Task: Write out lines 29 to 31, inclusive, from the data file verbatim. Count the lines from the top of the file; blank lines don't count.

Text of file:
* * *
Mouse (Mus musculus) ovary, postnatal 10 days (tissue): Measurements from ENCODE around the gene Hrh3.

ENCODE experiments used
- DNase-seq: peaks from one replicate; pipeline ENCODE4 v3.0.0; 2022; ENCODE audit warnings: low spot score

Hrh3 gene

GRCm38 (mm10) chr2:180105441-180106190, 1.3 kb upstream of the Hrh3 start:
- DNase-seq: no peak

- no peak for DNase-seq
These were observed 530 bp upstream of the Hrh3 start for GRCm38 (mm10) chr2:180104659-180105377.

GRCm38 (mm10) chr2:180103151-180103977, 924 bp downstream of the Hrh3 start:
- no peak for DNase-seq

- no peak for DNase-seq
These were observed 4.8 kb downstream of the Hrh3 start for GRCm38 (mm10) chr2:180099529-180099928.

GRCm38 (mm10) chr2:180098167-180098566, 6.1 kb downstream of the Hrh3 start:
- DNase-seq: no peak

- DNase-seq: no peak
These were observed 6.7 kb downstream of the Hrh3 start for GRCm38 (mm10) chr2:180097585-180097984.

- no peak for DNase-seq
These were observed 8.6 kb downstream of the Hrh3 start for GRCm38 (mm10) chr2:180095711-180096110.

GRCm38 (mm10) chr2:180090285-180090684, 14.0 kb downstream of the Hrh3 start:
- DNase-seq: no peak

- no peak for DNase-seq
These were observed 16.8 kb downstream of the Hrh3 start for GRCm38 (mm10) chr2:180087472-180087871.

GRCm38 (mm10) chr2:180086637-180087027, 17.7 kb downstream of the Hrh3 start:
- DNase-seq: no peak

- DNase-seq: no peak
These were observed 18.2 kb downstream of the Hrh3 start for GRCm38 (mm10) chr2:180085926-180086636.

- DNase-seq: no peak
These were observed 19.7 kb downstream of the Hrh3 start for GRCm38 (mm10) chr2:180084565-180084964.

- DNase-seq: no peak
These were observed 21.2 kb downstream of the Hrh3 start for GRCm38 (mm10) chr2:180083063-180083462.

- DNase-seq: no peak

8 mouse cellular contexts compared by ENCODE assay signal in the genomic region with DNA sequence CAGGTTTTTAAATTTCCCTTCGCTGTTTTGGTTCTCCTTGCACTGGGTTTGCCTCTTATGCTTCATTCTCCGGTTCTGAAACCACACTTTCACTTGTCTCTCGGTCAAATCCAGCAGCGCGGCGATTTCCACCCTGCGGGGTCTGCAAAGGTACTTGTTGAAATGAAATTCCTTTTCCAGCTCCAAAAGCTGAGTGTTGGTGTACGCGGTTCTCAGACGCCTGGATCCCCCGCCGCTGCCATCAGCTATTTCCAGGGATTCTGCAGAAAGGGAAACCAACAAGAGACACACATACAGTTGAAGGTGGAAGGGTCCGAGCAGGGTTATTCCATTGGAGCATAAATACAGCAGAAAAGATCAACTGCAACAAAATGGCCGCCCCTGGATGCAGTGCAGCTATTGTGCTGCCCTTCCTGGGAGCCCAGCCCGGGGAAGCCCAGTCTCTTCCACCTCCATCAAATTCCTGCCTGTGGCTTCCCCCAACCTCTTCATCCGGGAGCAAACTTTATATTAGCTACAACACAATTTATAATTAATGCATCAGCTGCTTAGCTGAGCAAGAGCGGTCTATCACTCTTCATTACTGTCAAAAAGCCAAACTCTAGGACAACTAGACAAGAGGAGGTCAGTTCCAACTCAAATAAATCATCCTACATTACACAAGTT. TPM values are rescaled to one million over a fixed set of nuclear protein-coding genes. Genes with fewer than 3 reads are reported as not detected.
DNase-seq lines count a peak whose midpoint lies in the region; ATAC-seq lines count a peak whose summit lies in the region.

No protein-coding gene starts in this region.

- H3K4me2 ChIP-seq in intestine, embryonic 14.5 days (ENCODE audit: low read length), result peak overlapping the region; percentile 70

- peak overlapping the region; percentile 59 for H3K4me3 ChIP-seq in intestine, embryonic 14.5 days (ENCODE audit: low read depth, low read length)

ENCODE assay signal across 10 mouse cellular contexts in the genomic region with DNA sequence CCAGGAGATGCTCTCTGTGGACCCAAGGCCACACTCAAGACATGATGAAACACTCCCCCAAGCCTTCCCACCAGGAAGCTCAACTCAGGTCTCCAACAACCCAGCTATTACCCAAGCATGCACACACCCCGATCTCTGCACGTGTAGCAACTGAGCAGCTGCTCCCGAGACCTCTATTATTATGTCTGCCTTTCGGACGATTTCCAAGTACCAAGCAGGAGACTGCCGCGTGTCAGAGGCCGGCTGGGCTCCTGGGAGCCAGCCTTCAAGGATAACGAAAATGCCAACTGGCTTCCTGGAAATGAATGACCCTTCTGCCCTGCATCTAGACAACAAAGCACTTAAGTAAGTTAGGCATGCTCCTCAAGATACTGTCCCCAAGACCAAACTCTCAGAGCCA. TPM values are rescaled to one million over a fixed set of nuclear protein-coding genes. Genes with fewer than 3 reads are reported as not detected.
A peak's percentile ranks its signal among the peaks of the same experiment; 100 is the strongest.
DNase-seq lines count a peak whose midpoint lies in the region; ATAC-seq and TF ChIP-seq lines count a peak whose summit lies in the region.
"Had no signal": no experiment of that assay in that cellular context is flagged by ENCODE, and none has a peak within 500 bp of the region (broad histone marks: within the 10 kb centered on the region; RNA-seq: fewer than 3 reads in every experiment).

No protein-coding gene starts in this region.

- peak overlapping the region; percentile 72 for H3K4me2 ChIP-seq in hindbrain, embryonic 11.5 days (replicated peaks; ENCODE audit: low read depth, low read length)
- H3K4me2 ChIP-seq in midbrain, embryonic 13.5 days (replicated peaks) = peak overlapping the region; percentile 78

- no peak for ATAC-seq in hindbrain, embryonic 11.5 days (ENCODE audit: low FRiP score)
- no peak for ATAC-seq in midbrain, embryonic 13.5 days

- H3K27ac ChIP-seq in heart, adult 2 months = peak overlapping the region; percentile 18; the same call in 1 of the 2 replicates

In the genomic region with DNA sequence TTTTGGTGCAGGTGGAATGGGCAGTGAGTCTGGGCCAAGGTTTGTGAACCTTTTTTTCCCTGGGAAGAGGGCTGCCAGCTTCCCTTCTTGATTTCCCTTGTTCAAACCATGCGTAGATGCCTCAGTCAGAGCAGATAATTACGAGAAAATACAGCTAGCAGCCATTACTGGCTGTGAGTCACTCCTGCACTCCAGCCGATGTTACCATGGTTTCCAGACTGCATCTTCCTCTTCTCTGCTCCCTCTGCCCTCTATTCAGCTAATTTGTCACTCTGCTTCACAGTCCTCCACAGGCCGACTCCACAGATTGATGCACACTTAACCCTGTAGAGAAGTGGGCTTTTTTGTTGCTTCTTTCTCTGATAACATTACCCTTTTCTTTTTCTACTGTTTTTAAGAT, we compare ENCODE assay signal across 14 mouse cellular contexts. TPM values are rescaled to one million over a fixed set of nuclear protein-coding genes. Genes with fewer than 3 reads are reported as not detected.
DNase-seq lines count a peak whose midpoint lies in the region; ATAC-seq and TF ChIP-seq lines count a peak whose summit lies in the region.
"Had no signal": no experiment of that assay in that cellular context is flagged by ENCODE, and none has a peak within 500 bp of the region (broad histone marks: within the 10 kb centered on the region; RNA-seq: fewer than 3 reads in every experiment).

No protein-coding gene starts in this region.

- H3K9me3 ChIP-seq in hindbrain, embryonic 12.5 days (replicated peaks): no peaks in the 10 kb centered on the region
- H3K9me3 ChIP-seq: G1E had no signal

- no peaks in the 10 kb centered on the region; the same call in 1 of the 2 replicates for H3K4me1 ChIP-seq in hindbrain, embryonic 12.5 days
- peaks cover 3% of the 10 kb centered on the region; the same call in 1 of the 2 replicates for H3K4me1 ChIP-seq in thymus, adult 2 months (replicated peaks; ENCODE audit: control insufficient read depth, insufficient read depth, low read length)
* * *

- DNase-seq: no peak
These were observed 21.2 kb downstream of the Hrh3 start for GRCm38 (mm10) chr2:180083063-180083462.

- DNase-seq: no peak